Proposed Bill Targets Early Childhood Health, Education Program
Sen. Dave Cox (R-Fair Oaks) this week announced legislation to eliminate the First 5 California program, established in 1998 when voters passed Proposition 10, the California Children and Families Act.
First 5, an early childhood health and education program funded by a 50-cent state tobacco tax increase, has $2.4 billion in reserve, according to Cox. That money looks especially appealing to cash-strapped lawmakers struggling with a $17 billion budget deficit.
Cox has raised questions about the First 5 program's spending and argues that California would be better off dividing the money among cities, counties, school districts and the state.
And Cox isn't alone in looking at voter-approved initiatives' reserves this year.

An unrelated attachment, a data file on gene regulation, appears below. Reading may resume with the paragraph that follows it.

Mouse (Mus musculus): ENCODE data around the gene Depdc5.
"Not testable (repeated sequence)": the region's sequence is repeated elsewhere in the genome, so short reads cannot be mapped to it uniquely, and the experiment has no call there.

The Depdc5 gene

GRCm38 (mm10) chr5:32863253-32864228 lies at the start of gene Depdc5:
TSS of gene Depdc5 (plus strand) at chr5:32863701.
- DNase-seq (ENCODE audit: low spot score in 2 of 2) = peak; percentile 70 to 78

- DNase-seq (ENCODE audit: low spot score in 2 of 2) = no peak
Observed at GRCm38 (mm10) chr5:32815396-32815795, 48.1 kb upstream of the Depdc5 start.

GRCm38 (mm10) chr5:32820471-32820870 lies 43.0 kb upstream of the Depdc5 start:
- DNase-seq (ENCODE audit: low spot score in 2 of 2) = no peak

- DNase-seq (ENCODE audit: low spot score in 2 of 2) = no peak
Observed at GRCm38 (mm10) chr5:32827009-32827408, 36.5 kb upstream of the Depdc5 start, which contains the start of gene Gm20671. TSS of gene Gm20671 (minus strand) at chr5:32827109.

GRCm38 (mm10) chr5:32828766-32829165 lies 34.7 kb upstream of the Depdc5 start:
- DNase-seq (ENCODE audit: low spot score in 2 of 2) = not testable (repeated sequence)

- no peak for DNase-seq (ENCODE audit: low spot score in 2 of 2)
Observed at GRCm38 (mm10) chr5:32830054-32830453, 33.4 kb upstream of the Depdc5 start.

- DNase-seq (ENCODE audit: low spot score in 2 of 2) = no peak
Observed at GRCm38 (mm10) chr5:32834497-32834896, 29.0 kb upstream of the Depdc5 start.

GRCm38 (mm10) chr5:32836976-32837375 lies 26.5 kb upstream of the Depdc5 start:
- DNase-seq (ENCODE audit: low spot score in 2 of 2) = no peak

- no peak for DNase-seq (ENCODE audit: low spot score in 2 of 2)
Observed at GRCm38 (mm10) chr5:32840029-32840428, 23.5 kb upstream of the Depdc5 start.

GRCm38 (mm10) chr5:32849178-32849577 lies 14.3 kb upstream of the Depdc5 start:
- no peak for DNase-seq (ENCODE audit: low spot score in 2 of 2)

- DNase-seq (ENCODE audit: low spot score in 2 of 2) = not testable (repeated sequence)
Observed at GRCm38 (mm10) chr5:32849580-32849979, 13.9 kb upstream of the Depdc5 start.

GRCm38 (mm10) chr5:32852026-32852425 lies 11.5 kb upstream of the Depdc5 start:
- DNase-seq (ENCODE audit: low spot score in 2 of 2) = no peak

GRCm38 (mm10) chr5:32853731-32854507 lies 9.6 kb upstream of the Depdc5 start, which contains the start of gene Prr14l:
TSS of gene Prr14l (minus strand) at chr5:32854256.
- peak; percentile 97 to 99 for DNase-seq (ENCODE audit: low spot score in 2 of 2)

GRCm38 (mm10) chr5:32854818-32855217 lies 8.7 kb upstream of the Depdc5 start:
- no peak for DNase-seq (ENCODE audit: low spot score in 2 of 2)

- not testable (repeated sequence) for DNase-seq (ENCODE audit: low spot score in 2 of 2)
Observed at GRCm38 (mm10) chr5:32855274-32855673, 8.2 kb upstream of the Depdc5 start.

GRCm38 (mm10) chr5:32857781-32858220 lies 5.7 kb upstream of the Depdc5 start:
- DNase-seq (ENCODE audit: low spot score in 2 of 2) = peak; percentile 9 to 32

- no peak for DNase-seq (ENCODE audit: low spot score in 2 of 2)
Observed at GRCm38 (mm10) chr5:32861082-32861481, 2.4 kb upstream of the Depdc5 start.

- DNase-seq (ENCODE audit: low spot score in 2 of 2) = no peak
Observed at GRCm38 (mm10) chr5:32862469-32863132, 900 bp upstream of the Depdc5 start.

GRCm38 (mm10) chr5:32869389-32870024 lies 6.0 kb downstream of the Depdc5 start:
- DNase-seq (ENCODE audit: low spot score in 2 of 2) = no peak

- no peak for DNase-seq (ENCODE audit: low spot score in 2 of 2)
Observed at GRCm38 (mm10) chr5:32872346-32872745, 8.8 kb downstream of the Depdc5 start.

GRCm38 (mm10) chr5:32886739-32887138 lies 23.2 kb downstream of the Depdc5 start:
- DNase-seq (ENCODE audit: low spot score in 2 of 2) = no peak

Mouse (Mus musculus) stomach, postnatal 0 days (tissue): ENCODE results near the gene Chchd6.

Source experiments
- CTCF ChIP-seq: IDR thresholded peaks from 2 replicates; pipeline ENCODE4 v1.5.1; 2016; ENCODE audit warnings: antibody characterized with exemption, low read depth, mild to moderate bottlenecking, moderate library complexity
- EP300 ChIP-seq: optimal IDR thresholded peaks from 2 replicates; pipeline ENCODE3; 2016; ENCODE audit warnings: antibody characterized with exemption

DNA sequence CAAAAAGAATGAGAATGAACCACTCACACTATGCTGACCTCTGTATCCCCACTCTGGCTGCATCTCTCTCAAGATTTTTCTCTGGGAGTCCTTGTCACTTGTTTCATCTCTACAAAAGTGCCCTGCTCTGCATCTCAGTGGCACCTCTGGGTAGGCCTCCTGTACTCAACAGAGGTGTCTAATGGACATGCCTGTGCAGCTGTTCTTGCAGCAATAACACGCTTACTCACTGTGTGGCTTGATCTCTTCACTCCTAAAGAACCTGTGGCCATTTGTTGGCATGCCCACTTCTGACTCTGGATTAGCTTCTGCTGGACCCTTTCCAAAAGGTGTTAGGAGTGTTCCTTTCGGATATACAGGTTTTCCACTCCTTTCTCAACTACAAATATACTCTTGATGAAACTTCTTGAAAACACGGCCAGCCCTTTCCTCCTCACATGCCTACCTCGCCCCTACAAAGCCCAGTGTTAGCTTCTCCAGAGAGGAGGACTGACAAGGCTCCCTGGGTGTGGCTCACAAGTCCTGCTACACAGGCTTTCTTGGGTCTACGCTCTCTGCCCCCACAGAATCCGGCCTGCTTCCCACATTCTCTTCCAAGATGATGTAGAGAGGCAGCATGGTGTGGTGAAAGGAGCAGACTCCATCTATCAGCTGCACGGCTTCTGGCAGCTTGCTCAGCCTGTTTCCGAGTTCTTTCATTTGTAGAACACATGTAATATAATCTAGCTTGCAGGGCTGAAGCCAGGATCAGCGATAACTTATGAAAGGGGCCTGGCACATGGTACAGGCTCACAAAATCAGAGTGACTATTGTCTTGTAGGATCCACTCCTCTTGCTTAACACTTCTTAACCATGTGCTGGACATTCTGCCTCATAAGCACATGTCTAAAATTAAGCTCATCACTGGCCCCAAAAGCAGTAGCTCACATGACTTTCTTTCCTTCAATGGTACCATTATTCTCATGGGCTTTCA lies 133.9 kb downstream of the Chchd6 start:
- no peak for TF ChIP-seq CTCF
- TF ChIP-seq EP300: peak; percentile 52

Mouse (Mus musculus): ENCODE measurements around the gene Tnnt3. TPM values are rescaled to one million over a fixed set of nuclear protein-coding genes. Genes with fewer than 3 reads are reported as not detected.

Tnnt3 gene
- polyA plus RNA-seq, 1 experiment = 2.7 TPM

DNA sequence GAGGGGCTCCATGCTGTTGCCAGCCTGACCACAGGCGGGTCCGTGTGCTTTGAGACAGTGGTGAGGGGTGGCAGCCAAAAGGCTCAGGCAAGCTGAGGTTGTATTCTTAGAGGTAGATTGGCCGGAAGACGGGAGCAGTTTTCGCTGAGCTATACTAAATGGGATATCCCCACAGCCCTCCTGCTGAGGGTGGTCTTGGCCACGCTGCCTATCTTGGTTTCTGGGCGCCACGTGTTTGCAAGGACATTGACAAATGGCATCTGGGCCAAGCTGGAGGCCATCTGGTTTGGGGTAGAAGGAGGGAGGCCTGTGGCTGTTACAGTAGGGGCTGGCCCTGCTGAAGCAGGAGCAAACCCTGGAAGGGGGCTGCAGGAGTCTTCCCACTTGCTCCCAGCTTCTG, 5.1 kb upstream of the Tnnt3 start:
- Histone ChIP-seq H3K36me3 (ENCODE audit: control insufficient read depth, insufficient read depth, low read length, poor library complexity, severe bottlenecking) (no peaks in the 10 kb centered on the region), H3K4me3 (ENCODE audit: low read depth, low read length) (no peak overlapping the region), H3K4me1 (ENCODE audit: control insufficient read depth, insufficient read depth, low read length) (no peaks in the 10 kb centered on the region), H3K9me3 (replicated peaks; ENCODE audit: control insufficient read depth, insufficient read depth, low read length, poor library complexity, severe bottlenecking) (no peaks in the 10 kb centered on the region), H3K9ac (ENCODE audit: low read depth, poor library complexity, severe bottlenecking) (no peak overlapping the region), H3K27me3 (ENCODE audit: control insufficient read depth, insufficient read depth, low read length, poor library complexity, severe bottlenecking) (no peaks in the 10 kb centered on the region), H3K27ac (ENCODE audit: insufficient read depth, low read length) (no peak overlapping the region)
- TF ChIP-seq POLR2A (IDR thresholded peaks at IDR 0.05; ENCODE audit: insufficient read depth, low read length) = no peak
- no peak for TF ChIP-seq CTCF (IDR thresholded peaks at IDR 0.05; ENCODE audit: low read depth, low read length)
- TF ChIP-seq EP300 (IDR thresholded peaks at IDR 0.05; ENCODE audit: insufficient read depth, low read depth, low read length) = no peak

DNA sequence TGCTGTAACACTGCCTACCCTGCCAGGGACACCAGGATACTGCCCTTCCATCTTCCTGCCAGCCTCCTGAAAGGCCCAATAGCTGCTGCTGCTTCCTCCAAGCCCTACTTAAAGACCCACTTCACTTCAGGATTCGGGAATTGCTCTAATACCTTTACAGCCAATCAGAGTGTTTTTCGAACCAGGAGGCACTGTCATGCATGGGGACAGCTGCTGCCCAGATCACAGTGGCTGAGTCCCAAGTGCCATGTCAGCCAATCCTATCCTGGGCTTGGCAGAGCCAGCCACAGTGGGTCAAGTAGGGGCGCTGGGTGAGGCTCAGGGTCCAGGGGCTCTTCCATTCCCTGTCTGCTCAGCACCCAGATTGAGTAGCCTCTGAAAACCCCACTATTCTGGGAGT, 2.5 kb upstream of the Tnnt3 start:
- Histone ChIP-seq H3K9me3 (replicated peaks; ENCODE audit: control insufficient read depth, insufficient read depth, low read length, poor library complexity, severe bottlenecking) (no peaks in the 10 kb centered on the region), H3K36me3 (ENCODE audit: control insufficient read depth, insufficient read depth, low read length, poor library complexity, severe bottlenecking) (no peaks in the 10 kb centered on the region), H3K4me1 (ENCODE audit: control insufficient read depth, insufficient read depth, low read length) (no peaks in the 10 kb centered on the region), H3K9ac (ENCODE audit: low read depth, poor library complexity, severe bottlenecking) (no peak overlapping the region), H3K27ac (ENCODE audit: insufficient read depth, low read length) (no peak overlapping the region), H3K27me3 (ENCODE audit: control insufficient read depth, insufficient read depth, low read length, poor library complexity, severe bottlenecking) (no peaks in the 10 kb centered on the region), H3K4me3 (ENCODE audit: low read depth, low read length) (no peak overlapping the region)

Earlier this month, Senate Minority Leader Dave Cogdill (R-Modesto) proposed taking funds from three measures with a combined reserve of about $6 billion. In addition to First 5, he mentioned Proposition 63, the 2004 measure that increased the state income tax on high-income Californians to provide funds for mental health services, and Proposition 42, which provides funds for transportation projects.
Budget talks are sure to continue. In the meantime, here's a rundown of recent action on health care legislation.